Anonymous said...

Giri, the anon you replied to.

You seem to be making inferences that was not intended! For example, I did not say that somehow IISc deserves to be at position 51. I was merely pointing out to the shortcomings of the metric.

Does IISc have deadwood professors? Plenty. There are too many mediocre here. Do I have any sympathy for the "scholars" at IISc and IIT with 10 publications and a citation index of 100? None at all.

However, this has nothing to do with the fact that the metrics are naive. Here is a simple example: you have a h-index of 27 (from your site). This accounts for 27*27 = 729 citations. The total number of citations you have is 3068. So the h-index "explains" less than 25% of your citation. This also means that only 1/8 of your papers have a citation more than 27 (216 total papers). Now, it is likely that in your area, 1/8 is doing much much better than an average; which bring one to the culture of different areas/sub areas as well. None of these metrics are "normalized" in any way.

Btw, just for the record, I am your average scientist/engineer with 20 odd publications, an average citation of about 40, and max citation near 250. As you can see, we come from vastly different cultures and mindset.

I looked at my numbers only yesterday, and checked a few other people in the dept etc and was surprised how favourably I stood in comparison! Based on what I saw, I agree with you on this: IISc/IIT can do much much much better.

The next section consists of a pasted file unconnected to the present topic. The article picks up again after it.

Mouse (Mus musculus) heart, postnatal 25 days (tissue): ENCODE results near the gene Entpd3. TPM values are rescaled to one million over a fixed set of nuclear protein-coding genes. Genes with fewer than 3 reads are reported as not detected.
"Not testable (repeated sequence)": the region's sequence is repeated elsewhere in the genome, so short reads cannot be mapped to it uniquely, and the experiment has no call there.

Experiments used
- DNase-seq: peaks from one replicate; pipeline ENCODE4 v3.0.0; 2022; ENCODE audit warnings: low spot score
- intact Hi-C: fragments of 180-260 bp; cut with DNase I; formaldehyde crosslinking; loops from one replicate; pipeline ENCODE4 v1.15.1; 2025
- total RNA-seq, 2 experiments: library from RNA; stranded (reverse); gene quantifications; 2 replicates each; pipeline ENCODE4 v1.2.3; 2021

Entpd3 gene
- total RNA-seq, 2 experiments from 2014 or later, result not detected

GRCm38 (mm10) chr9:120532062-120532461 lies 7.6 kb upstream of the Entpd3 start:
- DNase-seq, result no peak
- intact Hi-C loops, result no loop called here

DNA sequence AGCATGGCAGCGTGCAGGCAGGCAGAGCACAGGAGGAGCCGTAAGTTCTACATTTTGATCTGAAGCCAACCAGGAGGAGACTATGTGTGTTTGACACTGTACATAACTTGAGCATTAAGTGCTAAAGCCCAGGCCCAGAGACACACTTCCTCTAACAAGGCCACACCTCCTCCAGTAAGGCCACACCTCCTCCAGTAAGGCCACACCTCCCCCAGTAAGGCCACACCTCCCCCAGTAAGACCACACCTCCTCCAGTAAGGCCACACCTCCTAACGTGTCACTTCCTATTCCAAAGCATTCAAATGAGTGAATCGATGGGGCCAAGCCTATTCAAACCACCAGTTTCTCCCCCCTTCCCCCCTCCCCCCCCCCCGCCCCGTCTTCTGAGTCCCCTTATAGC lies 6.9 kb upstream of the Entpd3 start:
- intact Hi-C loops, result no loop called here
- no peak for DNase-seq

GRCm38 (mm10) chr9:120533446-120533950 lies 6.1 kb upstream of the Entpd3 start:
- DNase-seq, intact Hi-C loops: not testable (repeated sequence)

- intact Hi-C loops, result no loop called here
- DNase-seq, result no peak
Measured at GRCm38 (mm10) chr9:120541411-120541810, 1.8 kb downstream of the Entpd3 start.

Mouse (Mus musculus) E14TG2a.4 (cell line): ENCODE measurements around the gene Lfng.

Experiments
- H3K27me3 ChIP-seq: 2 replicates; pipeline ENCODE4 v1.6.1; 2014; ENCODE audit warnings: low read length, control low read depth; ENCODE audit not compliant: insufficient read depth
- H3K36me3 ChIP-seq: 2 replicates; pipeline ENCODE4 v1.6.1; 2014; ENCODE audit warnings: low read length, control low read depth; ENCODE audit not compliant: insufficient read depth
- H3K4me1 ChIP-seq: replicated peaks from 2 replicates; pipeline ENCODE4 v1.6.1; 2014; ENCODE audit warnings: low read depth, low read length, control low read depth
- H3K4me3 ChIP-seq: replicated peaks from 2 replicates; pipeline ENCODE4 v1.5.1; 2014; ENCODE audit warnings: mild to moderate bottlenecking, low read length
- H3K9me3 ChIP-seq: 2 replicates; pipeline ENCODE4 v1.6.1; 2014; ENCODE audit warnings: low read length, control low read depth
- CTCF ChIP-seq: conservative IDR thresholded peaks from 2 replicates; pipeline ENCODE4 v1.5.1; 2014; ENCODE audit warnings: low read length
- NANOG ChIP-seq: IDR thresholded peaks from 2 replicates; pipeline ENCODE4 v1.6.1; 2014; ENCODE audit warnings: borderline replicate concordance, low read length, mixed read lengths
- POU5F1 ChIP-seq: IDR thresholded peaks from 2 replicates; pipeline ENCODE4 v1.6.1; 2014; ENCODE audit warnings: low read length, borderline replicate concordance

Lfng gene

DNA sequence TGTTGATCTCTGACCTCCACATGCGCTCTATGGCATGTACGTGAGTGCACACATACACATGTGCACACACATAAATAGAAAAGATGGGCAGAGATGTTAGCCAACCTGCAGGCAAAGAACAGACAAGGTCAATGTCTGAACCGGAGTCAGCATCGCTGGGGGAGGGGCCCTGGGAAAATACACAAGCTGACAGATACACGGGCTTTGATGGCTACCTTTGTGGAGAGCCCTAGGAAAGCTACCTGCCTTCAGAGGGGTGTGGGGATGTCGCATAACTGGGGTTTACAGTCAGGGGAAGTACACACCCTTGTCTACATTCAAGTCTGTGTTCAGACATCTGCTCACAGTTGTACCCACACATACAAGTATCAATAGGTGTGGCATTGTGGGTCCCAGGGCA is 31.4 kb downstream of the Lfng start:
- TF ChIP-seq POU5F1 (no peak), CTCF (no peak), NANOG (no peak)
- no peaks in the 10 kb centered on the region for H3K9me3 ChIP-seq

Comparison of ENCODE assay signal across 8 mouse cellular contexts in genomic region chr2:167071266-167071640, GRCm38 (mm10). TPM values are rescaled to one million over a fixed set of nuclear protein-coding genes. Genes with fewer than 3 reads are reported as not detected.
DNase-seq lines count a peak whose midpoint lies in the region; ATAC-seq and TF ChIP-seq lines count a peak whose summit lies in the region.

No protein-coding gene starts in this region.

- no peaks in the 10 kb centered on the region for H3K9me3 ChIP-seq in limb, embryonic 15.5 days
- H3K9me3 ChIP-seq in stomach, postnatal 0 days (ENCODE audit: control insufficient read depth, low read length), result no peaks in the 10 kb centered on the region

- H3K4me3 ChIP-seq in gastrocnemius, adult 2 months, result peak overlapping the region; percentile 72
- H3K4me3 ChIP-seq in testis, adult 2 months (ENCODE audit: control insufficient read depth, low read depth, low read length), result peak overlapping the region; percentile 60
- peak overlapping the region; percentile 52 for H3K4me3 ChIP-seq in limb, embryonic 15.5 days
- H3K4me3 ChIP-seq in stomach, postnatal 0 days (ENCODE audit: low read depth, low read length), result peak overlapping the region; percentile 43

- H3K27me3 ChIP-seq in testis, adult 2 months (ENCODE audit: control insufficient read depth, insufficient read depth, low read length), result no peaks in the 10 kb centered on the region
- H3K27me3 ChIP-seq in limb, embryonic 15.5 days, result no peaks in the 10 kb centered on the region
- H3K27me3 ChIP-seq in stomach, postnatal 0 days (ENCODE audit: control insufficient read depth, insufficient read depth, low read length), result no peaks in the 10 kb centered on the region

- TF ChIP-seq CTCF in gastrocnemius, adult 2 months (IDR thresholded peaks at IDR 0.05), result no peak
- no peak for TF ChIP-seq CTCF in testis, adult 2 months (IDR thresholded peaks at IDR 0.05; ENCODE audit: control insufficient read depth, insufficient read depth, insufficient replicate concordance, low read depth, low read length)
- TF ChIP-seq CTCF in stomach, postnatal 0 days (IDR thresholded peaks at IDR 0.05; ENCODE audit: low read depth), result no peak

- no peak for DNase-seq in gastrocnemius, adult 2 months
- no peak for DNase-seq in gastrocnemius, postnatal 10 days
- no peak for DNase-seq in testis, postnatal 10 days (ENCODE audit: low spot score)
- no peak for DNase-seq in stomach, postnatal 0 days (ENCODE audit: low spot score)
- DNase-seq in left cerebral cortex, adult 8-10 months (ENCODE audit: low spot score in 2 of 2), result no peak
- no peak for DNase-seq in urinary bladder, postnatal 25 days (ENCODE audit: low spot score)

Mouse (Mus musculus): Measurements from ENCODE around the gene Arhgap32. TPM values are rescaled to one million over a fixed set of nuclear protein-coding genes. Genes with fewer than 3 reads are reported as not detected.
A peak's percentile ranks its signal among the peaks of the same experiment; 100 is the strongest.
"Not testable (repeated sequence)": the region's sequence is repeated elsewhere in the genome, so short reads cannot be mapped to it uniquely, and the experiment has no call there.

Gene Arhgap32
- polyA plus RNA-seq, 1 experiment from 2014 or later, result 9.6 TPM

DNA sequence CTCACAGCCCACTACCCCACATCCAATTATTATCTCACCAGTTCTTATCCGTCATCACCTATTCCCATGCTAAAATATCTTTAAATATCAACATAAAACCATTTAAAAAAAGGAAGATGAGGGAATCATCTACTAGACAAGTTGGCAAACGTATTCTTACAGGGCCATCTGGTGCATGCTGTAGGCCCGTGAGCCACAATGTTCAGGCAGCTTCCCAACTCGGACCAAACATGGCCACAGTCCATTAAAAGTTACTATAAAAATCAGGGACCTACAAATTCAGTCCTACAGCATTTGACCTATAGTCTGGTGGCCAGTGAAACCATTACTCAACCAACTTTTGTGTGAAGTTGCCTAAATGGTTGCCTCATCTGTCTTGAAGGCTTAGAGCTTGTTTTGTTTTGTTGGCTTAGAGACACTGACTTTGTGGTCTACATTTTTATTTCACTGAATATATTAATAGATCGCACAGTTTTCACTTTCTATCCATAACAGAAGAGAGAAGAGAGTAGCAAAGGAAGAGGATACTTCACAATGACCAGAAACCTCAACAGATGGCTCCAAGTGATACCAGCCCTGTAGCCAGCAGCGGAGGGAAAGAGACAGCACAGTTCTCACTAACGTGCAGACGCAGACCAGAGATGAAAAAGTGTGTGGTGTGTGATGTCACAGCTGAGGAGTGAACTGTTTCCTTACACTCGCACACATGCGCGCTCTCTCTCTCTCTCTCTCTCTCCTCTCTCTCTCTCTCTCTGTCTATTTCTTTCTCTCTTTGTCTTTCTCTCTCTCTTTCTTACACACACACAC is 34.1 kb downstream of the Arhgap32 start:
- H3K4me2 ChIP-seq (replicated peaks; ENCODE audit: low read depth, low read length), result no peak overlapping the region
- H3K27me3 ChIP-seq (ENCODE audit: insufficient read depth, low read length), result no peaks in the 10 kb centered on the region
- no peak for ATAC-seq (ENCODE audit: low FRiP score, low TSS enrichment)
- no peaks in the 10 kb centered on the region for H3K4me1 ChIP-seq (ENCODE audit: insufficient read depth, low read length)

Based on this 24hr experience, my preliminary view of a "good scientist" would be:
1) max citation of about 500 or above, (breakthrough; this number is again area dependent)
2) average citation of about 20, (consistent)
3) a total citation of over 3000 (long innings)

Vijay Kumar (ECE/IISc) has a paper with 630 citations and that paper was a breakthrough. Manindra Agrawal has a similar max citation number.

Balaram has a paper at 500. CNR Rao has a few at 500 and one at 1000. GNR has 2 over 1000 and 2 near 500! But I am not qualified to judge their merit. It may be interesting to know of other examples-- say 20 -- along with the experts in the area saying why they are breakthroughs.

Are better metrics possible which can capture breakthrough/consistent/long-innings? I hope so. By the way, just for fun, I calculated the h-index on Tendulkar, Dravid, and Sehwag; 72, 65, 47 resp. But when we want that triple, we have to look at Sehwag!

PS: Nothing is to be taken personally. You said healthy debate and here is one.

Giri@iisc said...

1. Your statement "None of these metrics are "normalized" in any way." is wrong. ESI is field dependent and normalized. The classification is based and normalized on citations in that field. Thus, a top 1% scientist in mathematics will have much lower citations than a top 1% scientist in chemistry/biology. For example, Vijayakumar whom you mention is in the top half% of scientists but not Prof. Balaram though the latter has much more citations than the former. Similarly, NCBS and inst. math. sci. work in different fields and are appropriately compared.